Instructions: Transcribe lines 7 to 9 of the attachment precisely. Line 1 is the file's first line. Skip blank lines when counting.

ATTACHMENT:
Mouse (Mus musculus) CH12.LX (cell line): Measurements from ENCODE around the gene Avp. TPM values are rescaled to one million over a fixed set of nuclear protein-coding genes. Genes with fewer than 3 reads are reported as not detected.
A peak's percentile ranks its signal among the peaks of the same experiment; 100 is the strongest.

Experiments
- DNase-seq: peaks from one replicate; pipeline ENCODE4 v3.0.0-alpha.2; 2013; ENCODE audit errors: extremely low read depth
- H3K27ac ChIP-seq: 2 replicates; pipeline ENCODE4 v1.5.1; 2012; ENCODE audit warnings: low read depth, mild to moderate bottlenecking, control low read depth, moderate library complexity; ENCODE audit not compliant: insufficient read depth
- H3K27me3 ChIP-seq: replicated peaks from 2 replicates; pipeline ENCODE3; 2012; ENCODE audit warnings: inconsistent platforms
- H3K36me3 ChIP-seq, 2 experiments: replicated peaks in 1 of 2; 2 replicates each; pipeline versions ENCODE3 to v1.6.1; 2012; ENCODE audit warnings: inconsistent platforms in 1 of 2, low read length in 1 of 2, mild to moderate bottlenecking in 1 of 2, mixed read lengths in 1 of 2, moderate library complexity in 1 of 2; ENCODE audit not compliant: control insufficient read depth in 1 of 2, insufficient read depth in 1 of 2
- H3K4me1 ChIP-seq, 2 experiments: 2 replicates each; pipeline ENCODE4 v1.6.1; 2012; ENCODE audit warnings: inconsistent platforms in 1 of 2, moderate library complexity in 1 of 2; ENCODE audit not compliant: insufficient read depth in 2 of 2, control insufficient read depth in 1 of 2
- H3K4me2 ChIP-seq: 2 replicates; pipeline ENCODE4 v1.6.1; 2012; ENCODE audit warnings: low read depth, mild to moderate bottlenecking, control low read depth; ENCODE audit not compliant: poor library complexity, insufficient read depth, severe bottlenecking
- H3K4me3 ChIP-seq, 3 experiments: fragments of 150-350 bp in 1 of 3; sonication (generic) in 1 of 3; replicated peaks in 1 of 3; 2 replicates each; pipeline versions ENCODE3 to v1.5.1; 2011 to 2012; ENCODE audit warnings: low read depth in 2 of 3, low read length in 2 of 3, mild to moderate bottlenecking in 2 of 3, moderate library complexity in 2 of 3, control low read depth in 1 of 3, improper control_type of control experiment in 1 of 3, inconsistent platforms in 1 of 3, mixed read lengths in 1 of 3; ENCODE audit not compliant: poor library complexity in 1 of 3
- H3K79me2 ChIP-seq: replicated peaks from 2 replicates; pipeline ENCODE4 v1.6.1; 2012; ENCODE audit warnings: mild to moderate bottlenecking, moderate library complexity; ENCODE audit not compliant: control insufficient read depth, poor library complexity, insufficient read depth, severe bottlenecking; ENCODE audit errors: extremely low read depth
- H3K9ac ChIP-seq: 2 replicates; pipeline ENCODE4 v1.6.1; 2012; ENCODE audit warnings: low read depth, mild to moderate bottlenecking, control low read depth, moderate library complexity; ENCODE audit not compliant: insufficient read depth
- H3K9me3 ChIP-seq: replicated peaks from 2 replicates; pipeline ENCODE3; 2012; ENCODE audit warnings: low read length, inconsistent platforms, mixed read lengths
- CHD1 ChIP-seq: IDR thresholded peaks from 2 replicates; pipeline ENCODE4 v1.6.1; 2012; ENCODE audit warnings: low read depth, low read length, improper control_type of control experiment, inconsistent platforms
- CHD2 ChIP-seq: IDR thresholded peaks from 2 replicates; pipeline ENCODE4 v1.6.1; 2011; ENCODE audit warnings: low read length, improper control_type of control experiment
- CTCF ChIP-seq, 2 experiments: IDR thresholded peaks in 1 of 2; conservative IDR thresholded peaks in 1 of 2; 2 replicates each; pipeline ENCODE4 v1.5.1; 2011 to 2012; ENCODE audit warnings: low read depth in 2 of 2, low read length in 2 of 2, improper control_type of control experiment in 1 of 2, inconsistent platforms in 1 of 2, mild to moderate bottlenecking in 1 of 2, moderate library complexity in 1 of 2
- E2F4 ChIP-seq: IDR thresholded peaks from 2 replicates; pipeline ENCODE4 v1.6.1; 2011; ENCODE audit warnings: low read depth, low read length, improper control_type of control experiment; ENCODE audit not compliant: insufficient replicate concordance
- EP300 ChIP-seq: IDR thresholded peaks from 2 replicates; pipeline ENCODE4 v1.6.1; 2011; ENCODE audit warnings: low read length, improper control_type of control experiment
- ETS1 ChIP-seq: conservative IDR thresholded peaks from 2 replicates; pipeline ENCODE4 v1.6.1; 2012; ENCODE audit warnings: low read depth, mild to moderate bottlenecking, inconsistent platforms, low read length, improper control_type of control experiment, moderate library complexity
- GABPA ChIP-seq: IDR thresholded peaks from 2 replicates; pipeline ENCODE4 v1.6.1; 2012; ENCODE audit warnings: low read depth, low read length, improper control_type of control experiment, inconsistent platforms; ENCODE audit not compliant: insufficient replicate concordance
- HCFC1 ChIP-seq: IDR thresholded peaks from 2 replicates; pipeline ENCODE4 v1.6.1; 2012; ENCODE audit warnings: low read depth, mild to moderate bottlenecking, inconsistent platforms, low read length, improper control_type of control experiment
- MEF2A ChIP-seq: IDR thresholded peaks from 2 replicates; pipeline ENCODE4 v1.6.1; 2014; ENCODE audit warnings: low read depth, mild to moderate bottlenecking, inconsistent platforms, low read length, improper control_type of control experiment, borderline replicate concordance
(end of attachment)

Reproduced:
- H3K36me3 ChIP-seq, 2 experiments: replicated peaks in 1 of 2; 2 replicates each; pipeline versions ENCODE3 to v1.6.1; 2012; ENCODE audit warnings: inconsistent platforms in 1 of 2, low read length in 1 of 2, mild to moderate bottlenecking in 1 of 2, mixed read lengths in 1 of 2, moderate library complexity in 1 of 2; ENCODE audit not compliant: control insufficient read depth in 1 of 2, insufficient read depth in 1 of 2
- H3K4me1 ChIP-seq, 2 experiments: 2 replicates each; pipeline ENCODE4 v1.6.1; 2012; ENCODE audit warnings: inconsistent platforms in 1 of 2, moderate library complexity in 1 of 2; ENCODE audit not compliant: insufficient read depth in 2 of 2, control insufficient read depth in 1 of 2
- H3K4me2 ChIP-seq: 2 replicates; pipeline ENCODE4 v1.6.1; 2012; ENCODE audit warnings: low read depth, mild to moderate bottlenecking, control low read depth; ENCODE audit not compliant: poor library complexity, insufficient read depth, severe bottlenecking